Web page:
Anirban Ghosh is working to integrate Atlantic Cancer Research Institute patented capture technology and develop a chip to enrich and study extracellular particles. They can use these particles to detect diseases like cancer faster and less invasively than ever before.
Ghosh, adjunct professor at the Université de Moncton in the chemistry and biochemistry departments and member of the ACRI team, is developing an Enricher-Lab-on-Chip (ELOC) to provide new and better ways to study these particles shed by cells. The information contained in them can be used to tell if there are anomalies. It’s tapping into a biological communication network.
The ACRI team developed the Vn96 peptide that captures microvesicles and exosomes. These particles are found in body fluids like blood, urine, and saliva. We can spare a bit of these fluids, rather than going through procedures like biopsies. The capture technology takes the pain out of the whole process, and it’s much faster.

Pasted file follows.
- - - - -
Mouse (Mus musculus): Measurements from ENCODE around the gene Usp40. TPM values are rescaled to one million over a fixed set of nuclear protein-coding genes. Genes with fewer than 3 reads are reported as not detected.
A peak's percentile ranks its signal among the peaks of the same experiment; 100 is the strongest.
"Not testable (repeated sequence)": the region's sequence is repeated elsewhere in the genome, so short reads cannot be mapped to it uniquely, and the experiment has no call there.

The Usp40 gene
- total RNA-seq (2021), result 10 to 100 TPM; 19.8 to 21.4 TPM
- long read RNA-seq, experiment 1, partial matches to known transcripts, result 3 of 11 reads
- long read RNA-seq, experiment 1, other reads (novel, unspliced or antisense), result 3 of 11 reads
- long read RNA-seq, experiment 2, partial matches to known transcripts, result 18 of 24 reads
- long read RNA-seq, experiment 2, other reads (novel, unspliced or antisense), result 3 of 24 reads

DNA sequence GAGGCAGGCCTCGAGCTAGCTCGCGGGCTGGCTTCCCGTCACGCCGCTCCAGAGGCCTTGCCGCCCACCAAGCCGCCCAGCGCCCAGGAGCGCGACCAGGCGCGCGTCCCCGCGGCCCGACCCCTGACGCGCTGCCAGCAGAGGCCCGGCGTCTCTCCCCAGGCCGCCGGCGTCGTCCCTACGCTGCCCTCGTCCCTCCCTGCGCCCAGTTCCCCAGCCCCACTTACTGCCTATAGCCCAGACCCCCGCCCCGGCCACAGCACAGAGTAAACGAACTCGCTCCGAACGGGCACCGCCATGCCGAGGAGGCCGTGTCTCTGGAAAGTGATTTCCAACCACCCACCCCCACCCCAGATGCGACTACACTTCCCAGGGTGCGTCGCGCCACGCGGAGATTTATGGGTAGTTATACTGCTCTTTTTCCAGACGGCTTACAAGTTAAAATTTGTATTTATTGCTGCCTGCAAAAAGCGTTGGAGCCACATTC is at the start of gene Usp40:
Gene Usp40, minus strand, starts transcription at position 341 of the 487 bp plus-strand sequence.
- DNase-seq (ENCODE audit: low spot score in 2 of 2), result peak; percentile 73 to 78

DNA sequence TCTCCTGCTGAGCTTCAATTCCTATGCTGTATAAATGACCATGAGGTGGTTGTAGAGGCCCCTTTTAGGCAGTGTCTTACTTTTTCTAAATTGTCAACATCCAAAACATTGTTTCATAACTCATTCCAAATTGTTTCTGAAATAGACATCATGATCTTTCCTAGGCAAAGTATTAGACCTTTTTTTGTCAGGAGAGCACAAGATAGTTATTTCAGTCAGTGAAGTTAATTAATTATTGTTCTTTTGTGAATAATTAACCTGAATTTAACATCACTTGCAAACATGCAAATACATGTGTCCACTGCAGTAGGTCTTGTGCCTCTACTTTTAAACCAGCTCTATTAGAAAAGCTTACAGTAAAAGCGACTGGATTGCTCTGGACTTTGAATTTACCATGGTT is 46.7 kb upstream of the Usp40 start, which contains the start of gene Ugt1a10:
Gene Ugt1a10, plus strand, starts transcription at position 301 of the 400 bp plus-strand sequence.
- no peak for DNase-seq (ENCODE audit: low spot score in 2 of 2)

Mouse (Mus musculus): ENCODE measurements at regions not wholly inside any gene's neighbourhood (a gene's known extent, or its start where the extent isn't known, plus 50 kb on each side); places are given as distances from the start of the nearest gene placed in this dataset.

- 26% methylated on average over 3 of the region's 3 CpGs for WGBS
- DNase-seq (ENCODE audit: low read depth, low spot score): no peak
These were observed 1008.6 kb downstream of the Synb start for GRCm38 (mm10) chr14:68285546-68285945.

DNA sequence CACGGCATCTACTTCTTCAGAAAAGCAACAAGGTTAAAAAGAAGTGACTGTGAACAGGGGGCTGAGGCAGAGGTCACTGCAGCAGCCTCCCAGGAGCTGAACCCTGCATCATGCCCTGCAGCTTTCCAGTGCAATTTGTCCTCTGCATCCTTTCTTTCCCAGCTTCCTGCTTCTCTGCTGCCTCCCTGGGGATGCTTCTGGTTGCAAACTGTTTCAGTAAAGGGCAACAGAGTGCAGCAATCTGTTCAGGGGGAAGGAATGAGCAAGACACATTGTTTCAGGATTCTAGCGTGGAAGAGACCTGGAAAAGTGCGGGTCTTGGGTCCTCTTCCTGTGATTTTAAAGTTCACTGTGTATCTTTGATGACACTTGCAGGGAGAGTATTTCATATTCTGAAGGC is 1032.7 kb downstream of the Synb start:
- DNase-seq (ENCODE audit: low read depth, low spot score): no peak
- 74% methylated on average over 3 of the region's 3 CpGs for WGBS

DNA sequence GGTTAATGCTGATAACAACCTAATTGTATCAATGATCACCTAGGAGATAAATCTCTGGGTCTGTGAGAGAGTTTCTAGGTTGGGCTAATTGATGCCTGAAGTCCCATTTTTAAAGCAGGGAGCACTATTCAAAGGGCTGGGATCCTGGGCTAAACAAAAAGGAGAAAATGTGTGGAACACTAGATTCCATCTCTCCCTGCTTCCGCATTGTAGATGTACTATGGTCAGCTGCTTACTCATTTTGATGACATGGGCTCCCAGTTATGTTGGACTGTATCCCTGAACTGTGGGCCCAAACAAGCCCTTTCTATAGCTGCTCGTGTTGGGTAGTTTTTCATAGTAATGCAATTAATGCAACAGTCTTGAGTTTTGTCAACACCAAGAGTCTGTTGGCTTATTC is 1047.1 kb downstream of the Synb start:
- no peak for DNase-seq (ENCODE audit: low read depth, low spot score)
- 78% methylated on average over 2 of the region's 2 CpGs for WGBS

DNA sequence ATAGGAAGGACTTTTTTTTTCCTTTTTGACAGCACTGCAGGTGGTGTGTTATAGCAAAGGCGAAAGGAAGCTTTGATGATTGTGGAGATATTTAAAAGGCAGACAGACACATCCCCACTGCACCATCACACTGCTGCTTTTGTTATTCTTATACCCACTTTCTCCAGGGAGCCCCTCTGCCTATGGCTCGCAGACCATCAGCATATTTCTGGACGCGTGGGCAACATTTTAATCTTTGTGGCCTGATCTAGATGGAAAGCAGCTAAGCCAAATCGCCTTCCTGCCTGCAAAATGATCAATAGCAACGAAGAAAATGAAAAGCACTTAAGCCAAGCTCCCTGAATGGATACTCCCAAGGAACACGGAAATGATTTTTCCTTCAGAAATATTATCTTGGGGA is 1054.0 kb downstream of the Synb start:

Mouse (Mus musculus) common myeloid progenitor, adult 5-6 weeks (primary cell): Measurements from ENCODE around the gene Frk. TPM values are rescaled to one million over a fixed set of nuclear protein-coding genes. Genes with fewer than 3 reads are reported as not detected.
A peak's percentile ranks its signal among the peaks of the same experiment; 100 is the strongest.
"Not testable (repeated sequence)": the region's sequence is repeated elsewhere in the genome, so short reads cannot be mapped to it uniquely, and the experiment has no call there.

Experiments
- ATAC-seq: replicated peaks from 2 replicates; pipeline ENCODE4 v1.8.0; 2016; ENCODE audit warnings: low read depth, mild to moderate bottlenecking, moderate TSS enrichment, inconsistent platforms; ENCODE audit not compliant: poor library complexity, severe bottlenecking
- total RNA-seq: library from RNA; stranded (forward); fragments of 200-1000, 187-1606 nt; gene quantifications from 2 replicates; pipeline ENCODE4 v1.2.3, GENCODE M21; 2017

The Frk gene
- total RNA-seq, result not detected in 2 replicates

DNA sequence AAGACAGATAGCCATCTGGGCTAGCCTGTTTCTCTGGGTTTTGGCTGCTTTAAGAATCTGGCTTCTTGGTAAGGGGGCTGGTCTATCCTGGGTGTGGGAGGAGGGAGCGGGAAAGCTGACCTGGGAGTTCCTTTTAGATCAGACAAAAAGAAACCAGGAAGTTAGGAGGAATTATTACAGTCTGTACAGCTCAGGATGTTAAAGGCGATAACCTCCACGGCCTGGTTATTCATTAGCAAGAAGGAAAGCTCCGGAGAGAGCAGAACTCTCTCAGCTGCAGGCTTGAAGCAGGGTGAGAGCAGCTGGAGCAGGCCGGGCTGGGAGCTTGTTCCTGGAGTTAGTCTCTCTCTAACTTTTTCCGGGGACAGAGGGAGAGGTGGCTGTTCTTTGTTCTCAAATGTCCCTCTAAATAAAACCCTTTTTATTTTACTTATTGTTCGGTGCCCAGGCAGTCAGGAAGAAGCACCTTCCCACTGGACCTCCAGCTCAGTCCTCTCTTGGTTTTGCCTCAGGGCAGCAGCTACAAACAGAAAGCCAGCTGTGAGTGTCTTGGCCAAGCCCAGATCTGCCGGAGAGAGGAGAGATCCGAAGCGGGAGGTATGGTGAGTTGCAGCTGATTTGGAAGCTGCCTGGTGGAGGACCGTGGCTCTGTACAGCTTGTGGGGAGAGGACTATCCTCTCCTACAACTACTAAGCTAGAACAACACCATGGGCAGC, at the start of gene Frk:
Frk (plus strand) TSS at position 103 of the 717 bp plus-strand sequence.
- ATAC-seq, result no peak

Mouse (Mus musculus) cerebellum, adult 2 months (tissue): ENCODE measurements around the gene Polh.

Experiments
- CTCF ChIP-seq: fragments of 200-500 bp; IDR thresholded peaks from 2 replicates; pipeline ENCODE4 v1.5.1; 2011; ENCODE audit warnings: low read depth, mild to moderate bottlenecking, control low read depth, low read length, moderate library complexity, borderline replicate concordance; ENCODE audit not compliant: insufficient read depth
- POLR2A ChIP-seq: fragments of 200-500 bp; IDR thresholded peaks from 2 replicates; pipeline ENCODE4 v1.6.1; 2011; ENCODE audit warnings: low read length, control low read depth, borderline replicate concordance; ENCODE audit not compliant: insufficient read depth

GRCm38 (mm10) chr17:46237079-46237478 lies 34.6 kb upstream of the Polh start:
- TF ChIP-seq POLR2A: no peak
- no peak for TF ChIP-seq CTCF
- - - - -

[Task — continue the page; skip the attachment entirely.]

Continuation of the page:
The Vn96 capture technology goes beyond processes like centrifugation, which uses centrifugal force to separate substances. The Vn96 is a molecule that binds to the anomalies.
Lab-on-chip incorporates microfluidics, a field consisting of disciplines like biochemistry, engineering and nanotechnology, with micromechanics and microelectronics. It’s the future of diagnostic medicine because not only is it fast, but it has a high process rate.
The chemistry is cost effective and the technology is versatile. The plan is to immobilize the Vn96 peptide on the ELOC. This chip can aid in conducting diagnostic tests in clinical settings on site at the care facility close to the patients, and they can even be easily adapted for use in the animal health industry.
The healthcare and food safety industry needs ways to detect biological and chemical compounds, and ACRI’s capture technology has the potential to be immediately applied to diagnostics and address this need.